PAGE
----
Friday, 21 March 2008

Choice and the Fishbowl

(from turbojoe)

My sister, an artist, has become enamoured with the new Whole Foods Store in Kensington High Street. Not as a place to buy food though. Rather it's a food gallery to her, a place for loving shots of shiny aubergines, forests of broccoli and piles of proud lemons. I was told I had to see it. So I did.

It's beautiful; the newest museum to open in the area. Everything is plentiful. There are more than one hundred types of olive oil. Too much olive oil really. Too much to take in. As the Guardian commented there is a "tyranny of choice". This is something that I am experiencing beyond olive oil.

Choice is a very modern problem born out of a perceived modern benefit, namely that it affords personal freedom. On a personal level, I find it has a very demotivating effect. A few choices are good. My willingness to engage with those choices is healthy at this small number. Beyond that I get more and more despairing, dizzying almost, until my attention packs its bags and moves on to something else.

As usual with things like this I wanted to see what was out there in the psychological literature (this is a hangover from my experimental psychology degree and generally uncontrollable curiosity). Sure enough, the decision malaise afforded by over-choice has been empirically documented. The best place to read about it would be in this book, The Paradox of Choice: Why More Is Less, or in this fun talk by the author, Barry Schwartz, at TED.

One example in the book is particularly striking. It comes from a paper in the Journal of Personality and Social Psychology in 2000 and involved jam. Either lots of it (24 types) or a few jars (6 types) on a two tables, to be precise. Despite the 24 jams having more of a magpie effect (Ooh, look at all that jam...) it was debilitating to the decision making process (Ahh! There's too much. I can get jam some other time) selling a tenth less than the smaller collection.

Russell Brand, in his own sexually honest way, is in touch with that too: in one of his shows on TV, I remember him bemoaning how the combination of the truly vast quantities of pornography available on the Internet and tabbed browsing literally crippled his ability to 'finish', restraining because the next girl might 'just be a little better'.

One can imagine how if this sort of logic is applied to less solitary sexual pursuits, people can put off securing a partner because the choice is too large and the thought that a better one could come along is too alive in people's minds. The result is probably a growing single population. Information from the Office for National Statistics might support this: marriages are at a 110 year low (although there could just be less explicit acknowledgement of relationships).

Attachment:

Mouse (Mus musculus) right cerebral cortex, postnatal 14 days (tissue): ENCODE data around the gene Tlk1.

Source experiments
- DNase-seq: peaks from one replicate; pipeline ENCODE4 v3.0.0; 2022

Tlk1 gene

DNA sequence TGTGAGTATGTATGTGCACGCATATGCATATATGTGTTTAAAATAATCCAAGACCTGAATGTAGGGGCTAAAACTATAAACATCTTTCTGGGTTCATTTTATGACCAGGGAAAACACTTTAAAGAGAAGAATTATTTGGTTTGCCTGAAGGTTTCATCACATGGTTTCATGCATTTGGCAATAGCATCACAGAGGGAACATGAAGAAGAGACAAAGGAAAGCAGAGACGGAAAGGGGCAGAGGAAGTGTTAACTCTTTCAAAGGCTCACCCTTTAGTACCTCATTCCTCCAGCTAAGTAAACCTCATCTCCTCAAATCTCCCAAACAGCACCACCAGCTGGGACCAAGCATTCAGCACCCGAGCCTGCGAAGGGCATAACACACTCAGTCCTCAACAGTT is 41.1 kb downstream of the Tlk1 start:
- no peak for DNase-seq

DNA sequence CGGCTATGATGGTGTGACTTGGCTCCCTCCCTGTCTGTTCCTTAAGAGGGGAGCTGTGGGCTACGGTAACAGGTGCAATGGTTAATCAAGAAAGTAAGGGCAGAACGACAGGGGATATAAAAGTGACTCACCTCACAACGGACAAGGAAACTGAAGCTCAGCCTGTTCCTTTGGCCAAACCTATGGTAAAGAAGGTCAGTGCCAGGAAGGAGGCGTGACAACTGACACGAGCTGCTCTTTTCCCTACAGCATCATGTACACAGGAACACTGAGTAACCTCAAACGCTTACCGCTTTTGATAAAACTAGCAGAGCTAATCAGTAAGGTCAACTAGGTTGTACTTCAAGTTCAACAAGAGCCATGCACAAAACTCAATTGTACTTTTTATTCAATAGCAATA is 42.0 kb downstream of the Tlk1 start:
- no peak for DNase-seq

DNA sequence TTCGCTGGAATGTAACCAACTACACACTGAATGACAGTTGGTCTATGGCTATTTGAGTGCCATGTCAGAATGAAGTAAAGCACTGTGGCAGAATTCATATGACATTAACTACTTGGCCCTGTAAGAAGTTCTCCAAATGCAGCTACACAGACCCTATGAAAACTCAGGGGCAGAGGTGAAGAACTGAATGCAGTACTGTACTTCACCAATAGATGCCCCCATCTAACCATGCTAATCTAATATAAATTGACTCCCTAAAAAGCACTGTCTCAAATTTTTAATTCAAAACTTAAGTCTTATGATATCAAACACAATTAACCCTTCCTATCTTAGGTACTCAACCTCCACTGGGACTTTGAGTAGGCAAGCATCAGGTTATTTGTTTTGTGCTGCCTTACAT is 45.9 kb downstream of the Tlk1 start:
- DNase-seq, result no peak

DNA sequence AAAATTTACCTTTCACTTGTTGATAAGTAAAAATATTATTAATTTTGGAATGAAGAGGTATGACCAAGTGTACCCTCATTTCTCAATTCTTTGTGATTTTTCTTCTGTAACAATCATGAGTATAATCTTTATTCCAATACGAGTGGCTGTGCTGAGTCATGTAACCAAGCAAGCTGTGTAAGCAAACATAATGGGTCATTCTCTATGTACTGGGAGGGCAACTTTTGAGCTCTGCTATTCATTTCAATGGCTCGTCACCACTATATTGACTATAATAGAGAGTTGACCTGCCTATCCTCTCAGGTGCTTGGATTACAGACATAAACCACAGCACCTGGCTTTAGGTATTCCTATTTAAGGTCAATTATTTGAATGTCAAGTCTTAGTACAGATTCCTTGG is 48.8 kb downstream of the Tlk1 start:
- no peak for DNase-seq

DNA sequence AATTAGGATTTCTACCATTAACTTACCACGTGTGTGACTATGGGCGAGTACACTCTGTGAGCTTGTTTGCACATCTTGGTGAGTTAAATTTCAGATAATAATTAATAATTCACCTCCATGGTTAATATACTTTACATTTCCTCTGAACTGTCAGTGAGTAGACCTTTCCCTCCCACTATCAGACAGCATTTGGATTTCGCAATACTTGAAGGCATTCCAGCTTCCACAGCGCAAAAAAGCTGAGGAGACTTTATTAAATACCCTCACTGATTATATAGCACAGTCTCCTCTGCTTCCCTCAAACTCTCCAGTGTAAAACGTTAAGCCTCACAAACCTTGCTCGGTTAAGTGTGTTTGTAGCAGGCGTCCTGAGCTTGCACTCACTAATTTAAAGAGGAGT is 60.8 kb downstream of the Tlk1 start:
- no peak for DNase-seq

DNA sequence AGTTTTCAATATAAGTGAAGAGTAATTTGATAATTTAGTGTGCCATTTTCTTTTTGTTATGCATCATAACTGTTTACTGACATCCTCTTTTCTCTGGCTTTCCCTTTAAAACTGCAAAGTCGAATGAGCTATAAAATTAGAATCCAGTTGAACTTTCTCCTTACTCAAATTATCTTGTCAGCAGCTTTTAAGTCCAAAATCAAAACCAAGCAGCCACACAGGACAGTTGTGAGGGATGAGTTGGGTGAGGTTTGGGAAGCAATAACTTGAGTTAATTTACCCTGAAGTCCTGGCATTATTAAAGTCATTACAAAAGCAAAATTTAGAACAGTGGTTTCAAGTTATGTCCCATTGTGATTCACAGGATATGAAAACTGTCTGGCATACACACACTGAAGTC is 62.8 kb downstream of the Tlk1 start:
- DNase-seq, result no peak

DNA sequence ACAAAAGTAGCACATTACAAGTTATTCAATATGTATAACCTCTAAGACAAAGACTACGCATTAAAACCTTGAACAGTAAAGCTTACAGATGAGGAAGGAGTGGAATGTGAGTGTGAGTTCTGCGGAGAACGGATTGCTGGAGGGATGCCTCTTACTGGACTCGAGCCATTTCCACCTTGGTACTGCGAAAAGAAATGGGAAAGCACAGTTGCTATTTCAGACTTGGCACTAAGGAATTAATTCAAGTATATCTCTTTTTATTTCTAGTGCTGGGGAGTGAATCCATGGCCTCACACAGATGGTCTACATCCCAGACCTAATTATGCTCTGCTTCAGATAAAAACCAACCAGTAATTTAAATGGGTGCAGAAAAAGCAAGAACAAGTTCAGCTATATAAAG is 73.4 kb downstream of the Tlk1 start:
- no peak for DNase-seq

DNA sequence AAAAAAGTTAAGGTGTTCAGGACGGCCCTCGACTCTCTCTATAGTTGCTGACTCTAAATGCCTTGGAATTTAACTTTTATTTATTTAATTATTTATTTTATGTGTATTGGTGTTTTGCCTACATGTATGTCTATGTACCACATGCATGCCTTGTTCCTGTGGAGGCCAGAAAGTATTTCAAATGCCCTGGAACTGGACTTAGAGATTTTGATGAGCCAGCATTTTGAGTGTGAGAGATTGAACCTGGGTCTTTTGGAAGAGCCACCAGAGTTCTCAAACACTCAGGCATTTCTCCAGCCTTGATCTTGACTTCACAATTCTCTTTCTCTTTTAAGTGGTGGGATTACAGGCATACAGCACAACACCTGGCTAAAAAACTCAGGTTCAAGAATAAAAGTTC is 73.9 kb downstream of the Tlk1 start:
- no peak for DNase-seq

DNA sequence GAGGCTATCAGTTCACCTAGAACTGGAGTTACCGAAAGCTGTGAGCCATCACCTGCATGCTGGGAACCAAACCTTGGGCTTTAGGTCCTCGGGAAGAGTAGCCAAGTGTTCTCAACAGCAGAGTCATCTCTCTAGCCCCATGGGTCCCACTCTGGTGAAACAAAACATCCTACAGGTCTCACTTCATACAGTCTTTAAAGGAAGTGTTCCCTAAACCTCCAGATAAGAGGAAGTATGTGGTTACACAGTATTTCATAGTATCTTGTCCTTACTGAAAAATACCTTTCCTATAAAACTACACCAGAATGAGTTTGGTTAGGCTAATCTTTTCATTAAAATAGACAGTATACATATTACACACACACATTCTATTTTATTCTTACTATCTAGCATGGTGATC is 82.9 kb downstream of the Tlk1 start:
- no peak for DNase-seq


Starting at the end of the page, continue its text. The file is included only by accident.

In more commercial areas, I think that, apart from wonderful design and effortless functionality, there is significant benefit to Apple's slim number of choices both between and within products. Steve Jobs claims that Apple has less than 30 major products (and amazing this produces a $30 billion company). More specifically, for the iPod, the choice is between Shuffle, Nano, Classic and Touch and then there is usually only a binary choice when it comes to size (80Gb or 160Gb for the Classic at the time of writing this). You're not even going to break a cognitive sweat there.

In another example altogether, I have noticed how top restaurants have small menus; lesser places have tomes indexing all manner of available foods. Gordon Ramsay in his rescue-an-ailing-restaurant TV show normally always suggests trimming the menu down. Now, it's very possible that both in the Apple and menu cases, fewer options means more focus for the people behind the scenes on the creative output; nevertheless, I still think that a small choice is actually wonderfully inviting for consumers because it is so delightfully easy.

Indeed, the empirical work uncovers another great insight. After having chosen from a small number of options you are happier with your choice than had you chosen from a bigger pool. This is because of what you might call post-decision anxiety, the worry that the choice you have made is correct given all the other options available.

Schwartz explains: with so many choices it is "easy to imagine up a choice that would have been better" thus inducing regret for the choice made, which has the ultimate effect of subtracting from the satisfaction in the decision, even when the decision is a good one. This is compounded by having more factors with more choice to compare your particular decision to and more chance of being dissatisfied with that decision, so called opportunity costs.

Schwartz introduces a really lovely metaphor as way of ossifying all this: the fishbowl. The walls of the bowl are the boundaries of choice. It's not good if they are too small; there is no freedom. However, if they are too big it's, in Schwartz New York patter, "a recipe for misery and...disaster".

1 comment:

faris said...

i'm beginning to suspect that we would get on very well.